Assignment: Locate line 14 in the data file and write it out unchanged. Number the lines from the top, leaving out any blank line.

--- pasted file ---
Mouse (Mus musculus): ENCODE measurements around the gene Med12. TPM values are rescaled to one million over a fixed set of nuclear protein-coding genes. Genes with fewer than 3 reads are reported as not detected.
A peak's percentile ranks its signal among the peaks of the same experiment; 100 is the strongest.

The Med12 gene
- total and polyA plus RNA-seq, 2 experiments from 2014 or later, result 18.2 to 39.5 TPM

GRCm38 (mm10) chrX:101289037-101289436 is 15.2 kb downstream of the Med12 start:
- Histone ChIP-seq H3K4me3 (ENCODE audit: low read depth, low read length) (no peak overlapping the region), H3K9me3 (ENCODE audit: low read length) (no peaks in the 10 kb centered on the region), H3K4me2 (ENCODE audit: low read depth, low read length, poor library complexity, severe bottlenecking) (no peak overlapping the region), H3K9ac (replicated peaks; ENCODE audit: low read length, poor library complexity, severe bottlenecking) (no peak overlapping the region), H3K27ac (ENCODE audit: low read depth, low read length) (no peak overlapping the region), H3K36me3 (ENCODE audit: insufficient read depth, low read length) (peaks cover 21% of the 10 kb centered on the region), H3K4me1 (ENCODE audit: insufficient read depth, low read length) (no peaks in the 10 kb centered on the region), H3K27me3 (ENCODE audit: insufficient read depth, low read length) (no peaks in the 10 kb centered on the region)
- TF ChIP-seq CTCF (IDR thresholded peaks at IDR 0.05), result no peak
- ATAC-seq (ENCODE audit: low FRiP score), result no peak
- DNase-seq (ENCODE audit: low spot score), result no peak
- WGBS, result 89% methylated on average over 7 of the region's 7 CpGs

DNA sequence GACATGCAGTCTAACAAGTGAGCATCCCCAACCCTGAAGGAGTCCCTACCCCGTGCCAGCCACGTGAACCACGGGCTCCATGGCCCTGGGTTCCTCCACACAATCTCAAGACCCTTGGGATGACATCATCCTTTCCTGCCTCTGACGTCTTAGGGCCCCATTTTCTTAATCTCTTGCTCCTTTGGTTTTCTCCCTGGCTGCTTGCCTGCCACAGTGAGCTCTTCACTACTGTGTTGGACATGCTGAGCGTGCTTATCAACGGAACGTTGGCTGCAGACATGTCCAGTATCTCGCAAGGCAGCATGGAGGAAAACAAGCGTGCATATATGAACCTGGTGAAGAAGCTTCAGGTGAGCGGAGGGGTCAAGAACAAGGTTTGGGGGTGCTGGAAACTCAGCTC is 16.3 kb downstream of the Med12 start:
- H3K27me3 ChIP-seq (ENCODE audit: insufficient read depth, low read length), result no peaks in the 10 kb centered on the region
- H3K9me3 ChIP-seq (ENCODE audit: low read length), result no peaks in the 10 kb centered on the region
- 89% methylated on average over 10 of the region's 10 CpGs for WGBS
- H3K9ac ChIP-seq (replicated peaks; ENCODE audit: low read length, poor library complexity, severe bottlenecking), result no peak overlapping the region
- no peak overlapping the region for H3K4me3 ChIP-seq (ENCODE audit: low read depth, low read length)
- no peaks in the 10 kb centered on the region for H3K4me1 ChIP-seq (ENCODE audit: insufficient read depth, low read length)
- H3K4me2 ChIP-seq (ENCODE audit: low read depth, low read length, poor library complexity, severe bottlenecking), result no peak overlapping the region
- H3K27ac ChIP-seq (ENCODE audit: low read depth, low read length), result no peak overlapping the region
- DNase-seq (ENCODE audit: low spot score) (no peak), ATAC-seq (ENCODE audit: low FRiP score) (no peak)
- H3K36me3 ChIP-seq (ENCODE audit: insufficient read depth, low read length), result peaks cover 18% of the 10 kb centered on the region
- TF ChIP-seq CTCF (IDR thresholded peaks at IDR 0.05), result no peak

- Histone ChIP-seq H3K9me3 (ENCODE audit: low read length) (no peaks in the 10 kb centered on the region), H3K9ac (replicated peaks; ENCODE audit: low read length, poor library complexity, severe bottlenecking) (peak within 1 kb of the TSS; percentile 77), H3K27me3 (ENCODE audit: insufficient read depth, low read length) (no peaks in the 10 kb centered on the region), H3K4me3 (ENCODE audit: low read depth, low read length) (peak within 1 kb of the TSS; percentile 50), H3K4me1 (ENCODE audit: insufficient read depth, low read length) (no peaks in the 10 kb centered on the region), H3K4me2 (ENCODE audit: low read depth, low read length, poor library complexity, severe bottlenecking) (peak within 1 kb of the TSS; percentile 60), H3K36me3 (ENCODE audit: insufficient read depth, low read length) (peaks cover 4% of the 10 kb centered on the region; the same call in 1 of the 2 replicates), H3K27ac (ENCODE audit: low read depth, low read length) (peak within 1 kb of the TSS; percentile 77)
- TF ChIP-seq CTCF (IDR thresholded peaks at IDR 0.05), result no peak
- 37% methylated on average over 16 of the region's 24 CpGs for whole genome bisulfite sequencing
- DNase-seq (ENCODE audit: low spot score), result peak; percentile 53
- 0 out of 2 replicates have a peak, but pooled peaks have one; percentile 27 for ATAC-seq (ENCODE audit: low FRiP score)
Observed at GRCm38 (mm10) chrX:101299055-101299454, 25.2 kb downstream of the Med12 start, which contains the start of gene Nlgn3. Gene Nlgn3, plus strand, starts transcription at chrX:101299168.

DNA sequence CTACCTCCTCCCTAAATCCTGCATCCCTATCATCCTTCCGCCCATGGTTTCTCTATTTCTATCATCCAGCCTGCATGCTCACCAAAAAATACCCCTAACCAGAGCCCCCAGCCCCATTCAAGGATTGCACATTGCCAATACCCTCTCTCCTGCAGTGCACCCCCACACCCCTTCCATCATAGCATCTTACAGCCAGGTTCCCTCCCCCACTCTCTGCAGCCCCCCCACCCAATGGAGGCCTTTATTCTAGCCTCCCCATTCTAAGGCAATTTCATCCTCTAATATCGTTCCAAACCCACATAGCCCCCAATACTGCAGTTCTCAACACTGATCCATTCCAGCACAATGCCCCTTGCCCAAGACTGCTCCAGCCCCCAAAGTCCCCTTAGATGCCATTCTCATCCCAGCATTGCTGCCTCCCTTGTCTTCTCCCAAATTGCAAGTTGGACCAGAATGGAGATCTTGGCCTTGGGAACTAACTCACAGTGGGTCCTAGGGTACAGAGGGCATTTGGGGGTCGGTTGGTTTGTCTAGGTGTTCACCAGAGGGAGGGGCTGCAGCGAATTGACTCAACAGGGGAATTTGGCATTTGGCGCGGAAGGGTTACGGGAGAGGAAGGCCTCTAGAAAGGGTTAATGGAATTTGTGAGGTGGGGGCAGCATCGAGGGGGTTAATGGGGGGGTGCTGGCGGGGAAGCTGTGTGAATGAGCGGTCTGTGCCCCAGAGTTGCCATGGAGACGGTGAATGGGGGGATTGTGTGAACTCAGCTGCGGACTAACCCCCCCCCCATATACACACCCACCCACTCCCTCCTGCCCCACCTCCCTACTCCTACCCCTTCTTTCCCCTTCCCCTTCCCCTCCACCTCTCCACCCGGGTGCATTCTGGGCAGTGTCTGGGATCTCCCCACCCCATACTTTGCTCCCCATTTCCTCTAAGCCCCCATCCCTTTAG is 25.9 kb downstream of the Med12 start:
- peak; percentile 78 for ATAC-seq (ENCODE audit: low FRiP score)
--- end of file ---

- 89% methylated on average over 10 of the region's 10 CpGs for WGBS